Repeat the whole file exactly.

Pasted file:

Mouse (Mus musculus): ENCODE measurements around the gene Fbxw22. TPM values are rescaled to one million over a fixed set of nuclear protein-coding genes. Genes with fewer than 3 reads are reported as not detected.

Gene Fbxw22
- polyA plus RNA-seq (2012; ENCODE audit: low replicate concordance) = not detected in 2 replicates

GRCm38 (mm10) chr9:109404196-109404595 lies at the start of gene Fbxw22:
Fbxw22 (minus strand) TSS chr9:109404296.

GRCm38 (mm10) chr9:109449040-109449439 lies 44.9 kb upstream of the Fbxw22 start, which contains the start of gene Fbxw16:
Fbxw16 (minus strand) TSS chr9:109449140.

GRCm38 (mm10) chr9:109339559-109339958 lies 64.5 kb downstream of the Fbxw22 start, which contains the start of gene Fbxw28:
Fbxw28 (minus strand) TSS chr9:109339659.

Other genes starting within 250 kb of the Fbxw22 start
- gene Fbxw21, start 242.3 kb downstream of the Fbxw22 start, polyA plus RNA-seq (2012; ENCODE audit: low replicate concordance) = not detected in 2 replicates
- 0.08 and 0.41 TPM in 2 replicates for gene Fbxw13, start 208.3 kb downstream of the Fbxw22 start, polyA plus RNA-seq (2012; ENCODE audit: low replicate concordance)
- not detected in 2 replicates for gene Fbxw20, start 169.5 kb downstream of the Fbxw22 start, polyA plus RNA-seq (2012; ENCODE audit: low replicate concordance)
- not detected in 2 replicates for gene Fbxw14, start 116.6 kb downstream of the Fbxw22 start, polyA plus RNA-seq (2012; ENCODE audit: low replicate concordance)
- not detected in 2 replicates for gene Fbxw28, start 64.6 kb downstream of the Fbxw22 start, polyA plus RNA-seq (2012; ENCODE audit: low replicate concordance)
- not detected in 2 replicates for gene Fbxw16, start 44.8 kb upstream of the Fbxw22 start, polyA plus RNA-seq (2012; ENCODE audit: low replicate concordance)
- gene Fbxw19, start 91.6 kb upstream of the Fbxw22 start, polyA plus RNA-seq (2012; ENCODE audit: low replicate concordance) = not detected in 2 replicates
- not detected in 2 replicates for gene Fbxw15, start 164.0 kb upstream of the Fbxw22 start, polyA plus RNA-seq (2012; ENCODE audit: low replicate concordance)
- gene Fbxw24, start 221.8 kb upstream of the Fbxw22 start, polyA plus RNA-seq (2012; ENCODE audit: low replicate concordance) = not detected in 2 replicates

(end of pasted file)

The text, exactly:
Mouse (Mus musculus): ENCODE measurements around the gene Fbxw22. TPM values are rescaled to one million over a fixed set of nuclear protein-coding genes. Genes with fewer than 3 reads are reported as not detected.

Gene Fbxw22
- polyA plus RNA-seq (2012; ENCODE audit: low replicate concordance) = not detected in 2 replicates

GRCm38 (mm10) chr9:109404196-109404595 lies at the start of gene Fbxw22:
Fbxw22 (minus strand) TSS chr9:109404296.

GRCm38 (mm10) chr9:109449040-109449439 lies 44.9 kb upstream of the Fbxw22 start, which contains the start of gene Fbxw16:
Fbxw16 (minus strand) TSS chr9:109449140.

GRCm38 (mm10) chr9:109339559-109339958 lies 64.5 kb downstream of the Fbxw22 start, which contains the start of gene Fbxw28:
Fbxw28 (minus strand) TSS chr9:109339659.

Other genes starting within 250 kb of the Fbxw22 start
- gene Fbxw21, start 242.3 kb downstream of the Fbxw22 start, polyA plus RNA-seq (2012; ENCODE audit: low replicate concordance) = not detected in 2 replicates
- 0.08 and 0.41 TPM in 2 replicates for gene Fbxw13, start 208.3 kb downstream of the Fbxw22 start, polyA plus RNA-seq (2012; ENCODE audit: low replicate concordance)
- not detected in 2 replicates for gene Fbxw20, start 169.5 kb downstream of the Fbxw22 start, polyA plus RNA-seq (2012; ENCODE audit: low replicate concordance)
- not detected in 2 replicates for gene Fbxw14, start 116.6 kb downstream of the Fbxw22 start, polyA plus RNA-seq (2012; ENCODE audit: low replicate concordance)
- not detected in 2 replicates for gene Fbxw28, start 64.6 kb downstream of the Fbxw22 start, polyA plus RNA-seq (2012; ENCODE audit: low replicate concordance)
- not detected in 2 replicates for gene Fbxw16, start 44.8 kb upstream of the Fbxw22 start, polyA plus RNA-seq (2012; ENCODE audit: low replicate concordance)
- gene Fbxw19, start 91.6 kb upstream of the Fbxw22 start, polyA plus RNA-seq (2012; ENCODE audit: low replicate concordance) = not detected in 2 replicates
- not detected in 2 replicates for gene Fbxw15, start 164.0 kb upstream of the Fbxw22 start, polyA plus RNA-seq (2012; ENCODE audit: low replicate concordance)
- gene Fbxw24, start 221.8 kb upstream of the Fbxw22 start, polyA plus RNA-seq (2012; ENCODE audit: low replicate concordance) = not detected in 2 replicates